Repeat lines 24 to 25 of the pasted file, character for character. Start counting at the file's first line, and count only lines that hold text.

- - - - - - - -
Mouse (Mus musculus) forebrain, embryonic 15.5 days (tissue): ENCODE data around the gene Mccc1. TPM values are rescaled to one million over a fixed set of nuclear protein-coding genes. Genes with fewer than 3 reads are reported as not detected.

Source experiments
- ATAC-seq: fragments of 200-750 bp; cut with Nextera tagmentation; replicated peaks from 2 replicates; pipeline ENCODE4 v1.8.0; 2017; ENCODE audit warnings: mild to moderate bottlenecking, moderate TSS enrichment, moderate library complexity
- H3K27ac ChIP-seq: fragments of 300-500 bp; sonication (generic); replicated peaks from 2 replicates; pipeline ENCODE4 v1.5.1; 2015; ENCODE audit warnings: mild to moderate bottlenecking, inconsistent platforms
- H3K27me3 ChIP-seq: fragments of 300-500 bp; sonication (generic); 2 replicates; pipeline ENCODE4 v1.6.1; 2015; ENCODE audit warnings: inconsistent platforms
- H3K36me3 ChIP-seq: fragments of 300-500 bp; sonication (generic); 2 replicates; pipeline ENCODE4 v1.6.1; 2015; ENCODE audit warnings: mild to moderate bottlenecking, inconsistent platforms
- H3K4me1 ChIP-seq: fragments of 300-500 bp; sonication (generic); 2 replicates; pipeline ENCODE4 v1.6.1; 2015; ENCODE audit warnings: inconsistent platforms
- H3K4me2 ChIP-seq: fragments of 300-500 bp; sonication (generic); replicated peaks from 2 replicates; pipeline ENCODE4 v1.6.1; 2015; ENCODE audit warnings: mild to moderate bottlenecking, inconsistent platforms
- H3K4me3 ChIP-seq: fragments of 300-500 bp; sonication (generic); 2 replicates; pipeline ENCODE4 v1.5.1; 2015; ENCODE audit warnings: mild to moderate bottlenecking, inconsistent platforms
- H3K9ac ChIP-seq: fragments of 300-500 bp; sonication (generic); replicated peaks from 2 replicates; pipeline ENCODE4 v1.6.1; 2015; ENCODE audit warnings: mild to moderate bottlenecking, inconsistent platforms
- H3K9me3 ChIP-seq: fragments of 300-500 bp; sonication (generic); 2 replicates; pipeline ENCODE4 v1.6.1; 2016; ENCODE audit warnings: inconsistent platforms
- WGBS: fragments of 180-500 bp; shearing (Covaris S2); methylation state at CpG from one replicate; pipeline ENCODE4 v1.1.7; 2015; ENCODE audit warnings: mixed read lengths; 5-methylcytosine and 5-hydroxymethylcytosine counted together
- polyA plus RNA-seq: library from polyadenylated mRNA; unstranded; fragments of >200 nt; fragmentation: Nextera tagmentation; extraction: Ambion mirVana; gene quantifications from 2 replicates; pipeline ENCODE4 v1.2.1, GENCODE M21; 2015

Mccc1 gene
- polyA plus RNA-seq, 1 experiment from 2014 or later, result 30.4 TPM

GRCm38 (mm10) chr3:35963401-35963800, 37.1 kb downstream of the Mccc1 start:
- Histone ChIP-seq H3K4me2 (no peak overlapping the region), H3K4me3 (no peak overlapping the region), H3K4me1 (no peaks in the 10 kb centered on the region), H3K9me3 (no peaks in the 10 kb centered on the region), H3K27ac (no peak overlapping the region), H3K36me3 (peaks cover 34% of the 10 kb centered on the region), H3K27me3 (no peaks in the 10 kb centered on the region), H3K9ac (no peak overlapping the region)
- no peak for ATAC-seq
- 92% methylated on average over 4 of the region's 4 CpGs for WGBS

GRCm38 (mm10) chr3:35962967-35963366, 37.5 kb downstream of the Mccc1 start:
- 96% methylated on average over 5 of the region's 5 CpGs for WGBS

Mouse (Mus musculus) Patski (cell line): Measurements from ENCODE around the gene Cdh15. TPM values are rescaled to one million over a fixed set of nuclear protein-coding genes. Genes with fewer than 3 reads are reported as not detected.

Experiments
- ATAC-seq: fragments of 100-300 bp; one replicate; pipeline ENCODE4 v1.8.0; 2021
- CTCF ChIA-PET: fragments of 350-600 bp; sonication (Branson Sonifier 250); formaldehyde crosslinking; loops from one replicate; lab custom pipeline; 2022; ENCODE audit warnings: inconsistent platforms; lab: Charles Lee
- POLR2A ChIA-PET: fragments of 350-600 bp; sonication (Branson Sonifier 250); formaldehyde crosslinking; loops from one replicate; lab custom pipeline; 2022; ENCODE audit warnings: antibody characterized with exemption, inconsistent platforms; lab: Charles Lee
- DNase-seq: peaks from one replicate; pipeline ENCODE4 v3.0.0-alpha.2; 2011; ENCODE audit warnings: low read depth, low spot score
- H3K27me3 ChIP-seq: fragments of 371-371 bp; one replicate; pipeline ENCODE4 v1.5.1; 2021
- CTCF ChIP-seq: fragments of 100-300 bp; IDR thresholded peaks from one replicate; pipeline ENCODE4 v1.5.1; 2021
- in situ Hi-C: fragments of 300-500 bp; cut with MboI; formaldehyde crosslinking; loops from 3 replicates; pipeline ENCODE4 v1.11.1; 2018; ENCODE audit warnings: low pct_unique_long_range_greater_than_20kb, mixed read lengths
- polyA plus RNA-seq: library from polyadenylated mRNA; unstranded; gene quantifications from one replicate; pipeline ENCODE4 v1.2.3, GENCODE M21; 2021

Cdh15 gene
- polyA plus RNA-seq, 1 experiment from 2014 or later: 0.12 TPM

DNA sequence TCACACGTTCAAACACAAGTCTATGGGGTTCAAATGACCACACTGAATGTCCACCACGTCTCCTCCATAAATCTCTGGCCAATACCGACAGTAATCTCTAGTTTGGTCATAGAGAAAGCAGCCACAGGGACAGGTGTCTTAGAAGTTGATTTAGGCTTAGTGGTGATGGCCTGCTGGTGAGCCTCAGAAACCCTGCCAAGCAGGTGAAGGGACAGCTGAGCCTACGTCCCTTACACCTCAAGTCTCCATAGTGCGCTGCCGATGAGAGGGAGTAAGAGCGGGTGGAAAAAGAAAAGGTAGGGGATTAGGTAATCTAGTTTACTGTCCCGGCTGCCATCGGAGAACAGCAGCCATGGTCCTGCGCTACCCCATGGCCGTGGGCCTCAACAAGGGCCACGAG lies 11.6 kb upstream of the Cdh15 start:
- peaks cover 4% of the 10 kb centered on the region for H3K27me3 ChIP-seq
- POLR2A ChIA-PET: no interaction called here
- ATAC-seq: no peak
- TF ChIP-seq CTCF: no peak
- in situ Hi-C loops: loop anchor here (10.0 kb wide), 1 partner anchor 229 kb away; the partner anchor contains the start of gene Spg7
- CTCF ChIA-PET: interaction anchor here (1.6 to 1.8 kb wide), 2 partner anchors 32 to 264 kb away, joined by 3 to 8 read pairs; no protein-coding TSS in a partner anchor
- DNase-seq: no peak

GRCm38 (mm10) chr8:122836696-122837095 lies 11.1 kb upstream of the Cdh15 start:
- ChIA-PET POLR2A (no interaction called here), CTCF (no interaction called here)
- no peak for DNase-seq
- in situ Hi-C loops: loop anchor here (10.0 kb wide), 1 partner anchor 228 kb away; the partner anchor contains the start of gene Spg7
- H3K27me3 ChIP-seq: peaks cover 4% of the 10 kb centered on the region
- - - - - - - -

- ATAC-seq: fragments of 100-300 bp; one replicate; pipeline ENCODE4 v1.8.0; 2021
- CTCF ChIA-PET: fragments of 350-600 bp; sonication (Branson Sonifier 250); formaldehyde crosslinking; loops from one replicate; lab custom pipeline; 2022; ENCODE audit warnings: inconsistent platforms; lab: Charles Lee